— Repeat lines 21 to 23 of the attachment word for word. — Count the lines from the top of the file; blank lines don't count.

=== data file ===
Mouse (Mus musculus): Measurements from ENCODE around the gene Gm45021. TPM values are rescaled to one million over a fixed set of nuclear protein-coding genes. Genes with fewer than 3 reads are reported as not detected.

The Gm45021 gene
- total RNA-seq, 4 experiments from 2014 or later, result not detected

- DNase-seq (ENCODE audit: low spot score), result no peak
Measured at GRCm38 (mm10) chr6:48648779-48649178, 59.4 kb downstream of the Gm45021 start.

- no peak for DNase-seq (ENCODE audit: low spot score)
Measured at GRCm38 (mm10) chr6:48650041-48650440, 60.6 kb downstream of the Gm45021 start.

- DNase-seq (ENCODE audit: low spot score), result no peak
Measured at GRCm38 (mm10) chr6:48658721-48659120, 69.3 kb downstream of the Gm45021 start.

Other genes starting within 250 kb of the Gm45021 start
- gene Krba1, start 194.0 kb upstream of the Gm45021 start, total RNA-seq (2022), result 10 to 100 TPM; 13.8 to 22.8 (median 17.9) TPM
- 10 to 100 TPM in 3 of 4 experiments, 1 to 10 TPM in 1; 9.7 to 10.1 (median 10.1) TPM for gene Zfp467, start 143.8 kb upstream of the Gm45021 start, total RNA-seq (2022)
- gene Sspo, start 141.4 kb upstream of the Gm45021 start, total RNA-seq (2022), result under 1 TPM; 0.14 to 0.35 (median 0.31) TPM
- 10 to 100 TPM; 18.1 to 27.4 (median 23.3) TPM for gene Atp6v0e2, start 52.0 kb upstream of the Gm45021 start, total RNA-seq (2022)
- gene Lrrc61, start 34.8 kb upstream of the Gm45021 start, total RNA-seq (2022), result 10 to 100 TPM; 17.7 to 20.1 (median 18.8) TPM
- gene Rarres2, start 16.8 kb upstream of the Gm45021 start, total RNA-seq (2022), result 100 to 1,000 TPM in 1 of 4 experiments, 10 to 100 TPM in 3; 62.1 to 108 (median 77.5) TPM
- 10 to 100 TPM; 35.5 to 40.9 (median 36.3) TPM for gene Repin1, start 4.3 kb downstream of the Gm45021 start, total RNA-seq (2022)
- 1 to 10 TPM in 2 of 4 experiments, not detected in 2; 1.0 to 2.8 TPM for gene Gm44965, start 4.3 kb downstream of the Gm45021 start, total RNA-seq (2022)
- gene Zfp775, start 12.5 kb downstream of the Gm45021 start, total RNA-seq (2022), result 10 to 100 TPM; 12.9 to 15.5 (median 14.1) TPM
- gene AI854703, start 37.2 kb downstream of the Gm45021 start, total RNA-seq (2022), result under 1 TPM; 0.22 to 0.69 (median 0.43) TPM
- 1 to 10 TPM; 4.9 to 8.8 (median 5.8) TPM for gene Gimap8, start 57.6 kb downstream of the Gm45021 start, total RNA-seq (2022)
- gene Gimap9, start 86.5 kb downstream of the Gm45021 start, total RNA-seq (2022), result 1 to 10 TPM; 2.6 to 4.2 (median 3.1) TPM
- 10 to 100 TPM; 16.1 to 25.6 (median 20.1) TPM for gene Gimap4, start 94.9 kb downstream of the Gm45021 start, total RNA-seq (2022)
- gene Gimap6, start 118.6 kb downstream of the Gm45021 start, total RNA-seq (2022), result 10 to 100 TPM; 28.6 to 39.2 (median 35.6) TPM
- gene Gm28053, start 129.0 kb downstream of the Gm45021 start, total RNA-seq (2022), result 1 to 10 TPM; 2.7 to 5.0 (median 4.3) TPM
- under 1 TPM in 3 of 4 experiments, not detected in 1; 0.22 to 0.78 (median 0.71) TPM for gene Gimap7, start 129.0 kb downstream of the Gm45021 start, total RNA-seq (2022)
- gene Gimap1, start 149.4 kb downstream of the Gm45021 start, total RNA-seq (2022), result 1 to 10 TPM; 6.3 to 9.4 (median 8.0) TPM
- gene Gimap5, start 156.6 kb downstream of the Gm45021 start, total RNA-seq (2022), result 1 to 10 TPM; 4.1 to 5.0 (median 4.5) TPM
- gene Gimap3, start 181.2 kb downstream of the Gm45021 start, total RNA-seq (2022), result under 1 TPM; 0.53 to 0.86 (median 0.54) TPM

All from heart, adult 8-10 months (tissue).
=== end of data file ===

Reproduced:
- 1 to 10 TPM; 4.9 to 8.8 (median 5.8) TPM for gene Gimap8, start 57.6 kb downstream of the Gm45021 start, total RNA-seq (2022)
- gene Gimap9, start 86.5 kb downstream of the Gm45021 start, total RNA-seq (2022), result 1 to 10 TPM; 2.6 to 4.2 (median 3.1) TPM
- 10 to 100 TPM; 16.1 to 25.6 (median 20.1) TPM for gene Gimap4, start 94.9 kb downstream of the Gm45021 start, total RNA-seq (2022)